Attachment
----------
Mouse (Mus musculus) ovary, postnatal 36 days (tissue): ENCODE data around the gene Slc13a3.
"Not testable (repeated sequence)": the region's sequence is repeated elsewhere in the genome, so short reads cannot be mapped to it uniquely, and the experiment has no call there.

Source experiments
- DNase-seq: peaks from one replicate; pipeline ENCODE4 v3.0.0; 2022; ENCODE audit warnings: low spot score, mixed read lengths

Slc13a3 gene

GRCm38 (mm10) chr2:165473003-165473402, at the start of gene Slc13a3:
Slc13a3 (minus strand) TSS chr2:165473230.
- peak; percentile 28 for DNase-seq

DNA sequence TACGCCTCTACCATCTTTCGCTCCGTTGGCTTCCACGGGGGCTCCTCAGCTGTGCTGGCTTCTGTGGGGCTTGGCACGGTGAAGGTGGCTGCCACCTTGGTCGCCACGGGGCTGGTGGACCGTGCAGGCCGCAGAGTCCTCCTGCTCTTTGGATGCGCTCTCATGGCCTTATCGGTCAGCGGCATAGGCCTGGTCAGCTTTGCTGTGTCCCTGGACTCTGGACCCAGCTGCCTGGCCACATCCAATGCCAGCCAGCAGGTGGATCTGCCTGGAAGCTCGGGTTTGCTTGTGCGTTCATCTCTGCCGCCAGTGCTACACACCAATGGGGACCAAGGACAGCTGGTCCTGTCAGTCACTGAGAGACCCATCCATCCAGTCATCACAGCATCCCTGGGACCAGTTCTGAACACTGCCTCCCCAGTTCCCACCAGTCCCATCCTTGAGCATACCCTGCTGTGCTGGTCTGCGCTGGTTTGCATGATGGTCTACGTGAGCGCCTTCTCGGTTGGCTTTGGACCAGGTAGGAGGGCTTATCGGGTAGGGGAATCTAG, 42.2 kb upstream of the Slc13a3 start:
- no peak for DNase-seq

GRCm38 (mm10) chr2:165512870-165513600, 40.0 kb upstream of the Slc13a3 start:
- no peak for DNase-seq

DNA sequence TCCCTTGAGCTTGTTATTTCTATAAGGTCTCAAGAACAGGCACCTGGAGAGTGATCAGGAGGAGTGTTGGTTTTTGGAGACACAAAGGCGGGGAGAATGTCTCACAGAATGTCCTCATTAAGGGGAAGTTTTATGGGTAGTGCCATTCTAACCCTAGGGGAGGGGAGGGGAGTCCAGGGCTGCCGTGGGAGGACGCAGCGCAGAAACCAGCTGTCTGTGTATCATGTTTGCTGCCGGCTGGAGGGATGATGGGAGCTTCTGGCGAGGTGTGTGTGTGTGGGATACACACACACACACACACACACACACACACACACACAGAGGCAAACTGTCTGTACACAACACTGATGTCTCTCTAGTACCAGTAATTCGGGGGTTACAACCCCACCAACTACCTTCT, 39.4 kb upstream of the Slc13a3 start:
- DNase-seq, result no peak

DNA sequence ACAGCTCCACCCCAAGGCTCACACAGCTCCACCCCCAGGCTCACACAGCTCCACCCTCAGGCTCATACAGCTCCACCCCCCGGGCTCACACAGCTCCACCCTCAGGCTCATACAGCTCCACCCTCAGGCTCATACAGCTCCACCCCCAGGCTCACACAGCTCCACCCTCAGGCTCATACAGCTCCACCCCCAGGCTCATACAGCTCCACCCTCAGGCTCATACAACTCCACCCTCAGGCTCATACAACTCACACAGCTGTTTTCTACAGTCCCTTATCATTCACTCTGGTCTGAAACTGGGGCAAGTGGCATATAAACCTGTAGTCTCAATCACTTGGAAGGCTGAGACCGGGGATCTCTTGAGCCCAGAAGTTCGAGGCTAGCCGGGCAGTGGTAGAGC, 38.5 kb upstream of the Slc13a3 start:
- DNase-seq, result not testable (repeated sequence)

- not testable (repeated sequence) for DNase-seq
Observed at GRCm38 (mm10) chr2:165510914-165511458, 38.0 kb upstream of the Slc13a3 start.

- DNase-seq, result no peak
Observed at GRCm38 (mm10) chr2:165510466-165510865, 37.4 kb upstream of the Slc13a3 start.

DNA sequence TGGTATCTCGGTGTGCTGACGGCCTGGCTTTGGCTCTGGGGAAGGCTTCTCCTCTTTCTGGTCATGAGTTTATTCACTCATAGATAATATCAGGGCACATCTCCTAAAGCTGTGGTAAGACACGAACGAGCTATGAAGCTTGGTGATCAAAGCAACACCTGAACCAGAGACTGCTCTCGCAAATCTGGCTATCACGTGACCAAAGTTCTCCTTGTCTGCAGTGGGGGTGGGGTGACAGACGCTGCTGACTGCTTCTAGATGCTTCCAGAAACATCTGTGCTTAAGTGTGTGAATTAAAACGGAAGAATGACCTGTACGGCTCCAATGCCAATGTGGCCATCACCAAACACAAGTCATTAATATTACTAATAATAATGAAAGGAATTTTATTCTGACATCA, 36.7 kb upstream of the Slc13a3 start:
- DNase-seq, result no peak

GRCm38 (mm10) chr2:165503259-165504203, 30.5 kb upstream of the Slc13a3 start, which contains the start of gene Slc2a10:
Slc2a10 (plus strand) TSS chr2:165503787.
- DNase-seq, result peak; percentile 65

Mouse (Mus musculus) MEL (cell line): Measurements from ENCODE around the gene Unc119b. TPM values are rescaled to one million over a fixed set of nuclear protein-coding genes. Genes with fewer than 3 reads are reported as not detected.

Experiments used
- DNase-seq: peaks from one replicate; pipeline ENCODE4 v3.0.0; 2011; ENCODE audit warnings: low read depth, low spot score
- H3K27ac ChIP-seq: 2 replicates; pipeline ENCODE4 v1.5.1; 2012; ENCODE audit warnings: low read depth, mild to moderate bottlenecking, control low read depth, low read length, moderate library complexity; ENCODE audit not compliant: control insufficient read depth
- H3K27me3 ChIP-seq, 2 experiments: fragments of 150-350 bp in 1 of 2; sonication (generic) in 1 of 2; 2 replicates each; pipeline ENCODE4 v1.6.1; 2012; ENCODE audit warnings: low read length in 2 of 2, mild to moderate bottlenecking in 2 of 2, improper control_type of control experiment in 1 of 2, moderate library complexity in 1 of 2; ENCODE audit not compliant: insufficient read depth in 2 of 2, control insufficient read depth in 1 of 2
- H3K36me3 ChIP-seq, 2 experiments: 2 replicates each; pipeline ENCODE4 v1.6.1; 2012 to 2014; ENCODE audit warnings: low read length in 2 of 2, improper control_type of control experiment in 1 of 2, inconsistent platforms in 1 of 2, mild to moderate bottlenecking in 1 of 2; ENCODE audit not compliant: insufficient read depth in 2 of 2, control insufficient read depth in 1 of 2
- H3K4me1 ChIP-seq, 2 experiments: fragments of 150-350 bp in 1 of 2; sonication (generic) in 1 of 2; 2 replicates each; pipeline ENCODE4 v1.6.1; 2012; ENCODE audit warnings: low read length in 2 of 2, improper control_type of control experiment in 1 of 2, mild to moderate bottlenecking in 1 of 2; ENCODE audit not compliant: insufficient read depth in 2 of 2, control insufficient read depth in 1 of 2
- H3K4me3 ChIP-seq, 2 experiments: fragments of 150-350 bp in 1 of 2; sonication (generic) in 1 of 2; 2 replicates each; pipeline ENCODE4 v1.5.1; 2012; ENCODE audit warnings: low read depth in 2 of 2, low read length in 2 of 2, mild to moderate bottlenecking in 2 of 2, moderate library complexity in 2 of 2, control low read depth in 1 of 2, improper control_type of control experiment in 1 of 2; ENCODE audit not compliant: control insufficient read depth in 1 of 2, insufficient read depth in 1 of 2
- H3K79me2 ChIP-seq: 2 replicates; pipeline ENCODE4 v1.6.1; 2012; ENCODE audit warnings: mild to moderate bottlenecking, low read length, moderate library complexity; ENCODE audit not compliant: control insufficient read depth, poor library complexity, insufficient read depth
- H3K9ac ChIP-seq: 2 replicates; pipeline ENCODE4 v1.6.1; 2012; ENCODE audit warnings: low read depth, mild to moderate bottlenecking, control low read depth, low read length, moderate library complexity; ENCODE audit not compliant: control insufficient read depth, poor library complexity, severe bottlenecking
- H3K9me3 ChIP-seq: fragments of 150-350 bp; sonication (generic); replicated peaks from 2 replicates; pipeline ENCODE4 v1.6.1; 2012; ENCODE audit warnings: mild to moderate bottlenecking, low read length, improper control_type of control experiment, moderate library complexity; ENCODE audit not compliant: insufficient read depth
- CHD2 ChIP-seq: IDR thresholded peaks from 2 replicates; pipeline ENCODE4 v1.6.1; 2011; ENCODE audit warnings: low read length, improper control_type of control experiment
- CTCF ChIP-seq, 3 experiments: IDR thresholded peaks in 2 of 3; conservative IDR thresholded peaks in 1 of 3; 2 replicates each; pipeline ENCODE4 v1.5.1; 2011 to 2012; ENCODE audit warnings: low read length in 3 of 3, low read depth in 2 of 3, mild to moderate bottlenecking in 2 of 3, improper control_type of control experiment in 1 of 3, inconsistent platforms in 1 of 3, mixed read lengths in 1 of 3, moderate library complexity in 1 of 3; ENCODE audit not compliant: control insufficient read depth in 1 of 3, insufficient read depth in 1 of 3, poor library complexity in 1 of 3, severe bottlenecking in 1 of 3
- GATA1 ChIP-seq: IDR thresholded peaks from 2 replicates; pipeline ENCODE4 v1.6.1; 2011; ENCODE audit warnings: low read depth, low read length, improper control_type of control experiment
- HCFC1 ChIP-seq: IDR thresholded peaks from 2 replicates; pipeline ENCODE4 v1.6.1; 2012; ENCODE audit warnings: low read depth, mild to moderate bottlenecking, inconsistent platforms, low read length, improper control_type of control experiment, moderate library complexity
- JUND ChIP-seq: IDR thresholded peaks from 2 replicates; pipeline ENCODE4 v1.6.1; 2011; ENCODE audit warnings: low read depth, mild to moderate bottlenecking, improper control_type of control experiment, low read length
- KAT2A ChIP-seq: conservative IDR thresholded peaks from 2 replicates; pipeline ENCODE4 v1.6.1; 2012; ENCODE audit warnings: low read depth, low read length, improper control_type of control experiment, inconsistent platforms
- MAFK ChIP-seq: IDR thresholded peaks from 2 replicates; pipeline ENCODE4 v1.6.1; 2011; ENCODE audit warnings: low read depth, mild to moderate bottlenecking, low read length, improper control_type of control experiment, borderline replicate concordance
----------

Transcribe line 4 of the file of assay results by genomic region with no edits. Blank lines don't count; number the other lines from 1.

- DNase-seq: peaks from one replicate; pipeline ENCODE4 v3.0.0; 2022; ENCODE audit warnings: low spot score, mixed read lengths